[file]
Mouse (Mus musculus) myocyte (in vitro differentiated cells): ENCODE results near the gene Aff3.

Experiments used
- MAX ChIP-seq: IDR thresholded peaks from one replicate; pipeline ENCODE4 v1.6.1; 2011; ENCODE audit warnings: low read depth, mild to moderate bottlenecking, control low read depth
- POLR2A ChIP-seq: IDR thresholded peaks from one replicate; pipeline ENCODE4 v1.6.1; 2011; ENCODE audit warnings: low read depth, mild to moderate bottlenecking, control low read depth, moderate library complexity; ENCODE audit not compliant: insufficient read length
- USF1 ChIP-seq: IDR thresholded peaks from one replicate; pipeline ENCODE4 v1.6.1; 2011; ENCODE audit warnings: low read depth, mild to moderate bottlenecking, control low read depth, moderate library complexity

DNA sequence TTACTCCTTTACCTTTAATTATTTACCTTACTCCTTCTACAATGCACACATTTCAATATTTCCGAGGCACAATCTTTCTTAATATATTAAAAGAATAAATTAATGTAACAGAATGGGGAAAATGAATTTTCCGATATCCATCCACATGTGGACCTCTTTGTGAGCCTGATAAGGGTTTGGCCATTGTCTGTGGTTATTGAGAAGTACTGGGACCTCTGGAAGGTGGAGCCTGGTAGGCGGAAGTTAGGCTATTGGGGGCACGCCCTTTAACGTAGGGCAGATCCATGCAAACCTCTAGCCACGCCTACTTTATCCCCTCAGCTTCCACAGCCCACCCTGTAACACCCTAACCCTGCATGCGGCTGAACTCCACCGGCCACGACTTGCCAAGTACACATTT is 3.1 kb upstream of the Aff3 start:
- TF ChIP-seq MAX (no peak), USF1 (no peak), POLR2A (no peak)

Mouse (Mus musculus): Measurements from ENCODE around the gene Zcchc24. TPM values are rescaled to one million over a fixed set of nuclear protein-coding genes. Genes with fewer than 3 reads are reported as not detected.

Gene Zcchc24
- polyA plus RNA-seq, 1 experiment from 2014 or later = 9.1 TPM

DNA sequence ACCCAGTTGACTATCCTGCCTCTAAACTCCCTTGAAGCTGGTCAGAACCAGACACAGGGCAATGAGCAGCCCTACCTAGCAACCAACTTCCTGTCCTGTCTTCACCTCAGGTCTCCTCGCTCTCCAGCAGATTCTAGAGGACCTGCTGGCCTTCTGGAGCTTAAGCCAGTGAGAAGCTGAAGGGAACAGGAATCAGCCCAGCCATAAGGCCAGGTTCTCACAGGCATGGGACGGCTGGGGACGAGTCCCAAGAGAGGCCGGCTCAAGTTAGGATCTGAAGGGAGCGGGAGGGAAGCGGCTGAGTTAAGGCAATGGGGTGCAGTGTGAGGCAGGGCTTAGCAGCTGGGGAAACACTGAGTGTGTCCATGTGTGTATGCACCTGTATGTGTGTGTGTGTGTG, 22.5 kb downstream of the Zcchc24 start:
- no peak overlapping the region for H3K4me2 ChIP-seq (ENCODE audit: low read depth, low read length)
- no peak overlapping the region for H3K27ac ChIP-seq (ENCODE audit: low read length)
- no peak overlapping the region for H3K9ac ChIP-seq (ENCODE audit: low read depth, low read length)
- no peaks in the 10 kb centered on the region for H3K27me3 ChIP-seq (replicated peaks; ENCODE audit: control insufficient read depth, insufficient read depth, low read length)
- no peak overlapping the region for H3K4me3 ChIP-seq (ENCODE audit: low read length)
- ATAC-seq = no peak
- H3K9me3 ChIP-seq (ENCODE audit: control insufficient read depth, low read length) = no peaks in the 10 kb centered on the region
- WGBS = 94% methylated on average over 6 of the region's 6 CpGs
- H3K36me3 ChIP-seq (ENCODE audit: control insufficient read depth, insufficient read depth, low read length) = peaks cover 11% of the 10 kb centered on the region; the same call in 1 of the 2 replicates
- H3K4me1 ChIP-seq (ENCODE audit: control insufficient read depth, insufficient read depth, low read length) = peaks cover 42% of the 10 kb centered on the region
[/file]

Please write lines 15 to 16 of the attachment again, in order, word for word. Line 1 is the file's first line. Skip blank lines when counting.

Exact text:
- no peaks in the 10 kb centered on the region for H3K27me3 ChIP-seq (replicated peaks; ENCODE audit: control insufficient read depth, insufficient read depth, low read length)
- no peak overlapping the region for H3K4me3 ChIP-seq (ENCODE audit: low read length)